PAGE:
Stop Taking Life Too Seriously – Part 1 of 3


Daily Life, Humour, Way of Life


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Taking things very seriously can be a great quality, showing that you are earnest, caring, and hardworking. But, taking things ”too” seriously can cause unnecessary stress and worry over things that aren’t worth the effort. By learning about why we tend to take life too seriously and how to spread some humor and lightness into life, you can stop being so serious and spend more time enjoying life.

This is the first part of a three part serie about how to stop taking life too seriously.

Use a checklist to keep things in perspective.

Shake yourself out of a serious demeanor by asking questions that will help you get your priorities straight. When you feel intense seriousness start to bubble up inside, ask yourself the following questions:

  • Is this worth getting upset over?
  • Is this worth possibly upsetting others?
  • Is this really so important?
  • Is this so bad to begin with?
  • Is the situation really beyond repair?
  • Is this your problem at all?
Interpret others with generosity.

A serious mentality can make it more difficult to see when things are meant to be taken lightly or in jest. You might jump to conclusions about what someone meant or did. For example, if someone points out to you that you have a small stain on your shirt, you might take them to be making a statement about your inability to look presentable. Just like that, a helpful comment is turned into an offense.

  • Try searching for alternative meanings beyond your knee jerk response to take people’s remarks as having very serious implications. Consider that most people do not have an agenda–they are not trying to send you hints that go beyond what they are actually saying.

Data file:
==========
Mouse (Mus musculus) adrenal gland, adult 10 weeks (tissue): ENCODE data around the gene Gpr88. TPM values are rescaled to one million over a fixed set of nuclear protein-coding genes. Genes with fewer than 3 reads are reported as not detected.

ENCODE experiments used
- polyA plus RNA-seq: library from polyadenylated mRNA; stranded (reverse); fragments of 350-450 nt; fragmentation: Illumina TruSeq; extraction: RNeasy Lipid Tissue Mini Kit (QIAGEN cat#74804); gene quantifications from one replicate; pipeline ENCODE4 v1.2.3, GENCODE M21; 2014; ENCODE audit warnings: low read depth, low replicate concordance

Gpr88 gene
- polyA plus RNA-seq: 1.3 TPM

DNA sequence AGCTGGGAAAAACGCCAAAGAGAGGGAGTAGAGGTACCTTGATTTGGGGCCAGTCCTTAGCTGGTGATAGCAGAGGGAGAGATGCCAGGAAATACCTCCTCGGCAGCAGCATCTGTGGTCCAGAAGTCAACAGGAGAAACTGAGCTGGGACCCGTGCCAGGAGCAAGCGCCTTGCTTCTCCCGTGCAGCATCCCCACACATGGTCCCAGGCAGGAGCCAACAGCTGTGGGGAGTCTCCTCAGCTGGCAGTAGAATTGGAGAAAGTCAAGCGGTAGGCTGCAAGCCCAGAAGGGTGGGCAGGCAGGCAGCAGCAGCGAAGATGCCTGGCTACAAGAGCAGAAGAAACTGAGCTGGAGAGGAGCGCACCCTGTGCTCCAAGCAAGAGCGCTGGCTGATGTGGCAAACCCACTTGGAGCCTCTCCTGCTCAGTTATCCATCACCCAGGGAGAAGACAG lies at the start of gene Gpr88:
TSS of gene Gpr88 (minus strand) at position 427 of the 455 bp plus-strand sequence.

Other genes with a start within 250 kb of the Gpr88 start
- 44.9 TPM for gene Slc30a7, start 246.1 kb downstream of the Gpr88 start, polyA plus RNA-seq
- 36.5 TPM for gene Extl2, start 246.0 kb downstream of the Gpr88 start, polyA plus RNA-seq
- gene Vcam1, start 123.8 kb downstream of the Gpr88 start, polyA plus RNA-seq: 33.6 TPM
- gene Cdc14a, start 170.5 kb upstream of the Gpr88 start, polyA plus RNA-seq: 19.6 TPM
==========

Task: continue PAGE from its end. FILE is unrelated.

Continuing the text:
See humor all around you.

Being able to find the humor in life is just as important as being able to see the more practical, close-ended way of viewing things. When you are tempted to think “I’m too mature for this” or “Does anyone really find this amusing?”, try to find the part of yourself that can enjoy it–even if it means taking a walk in someone else’s shoes.

  • After all, research shows that the two most desirable qualities for leaders to have are a good work ethic ”and” a good sense of humor. Test out the idea that you can be dedicated and hardworking without being serious all the time. Work hard, play hard-right?
Develop flexibility.

Because you never know where life is going to take you or why, ruined plans and unfinished goals might mean that something entirely different and unexpected is in store. We all know the old saying that life is about the journey, not the destination. So, rest easy and relax the reins since it is often the unplanned and uncertain that delivers most of the treats and surprises that you would never have thought to seek for yourself.

  • Try to re-envision your highest-priority goals as possible landmarks along your journey. This way, goals are not ends in themselves (this gives us that serious, tunnel-vision attitude toward them). Instead, goals are simply moments that give you the inspiration to continue making lemonade out of life’s lemons.

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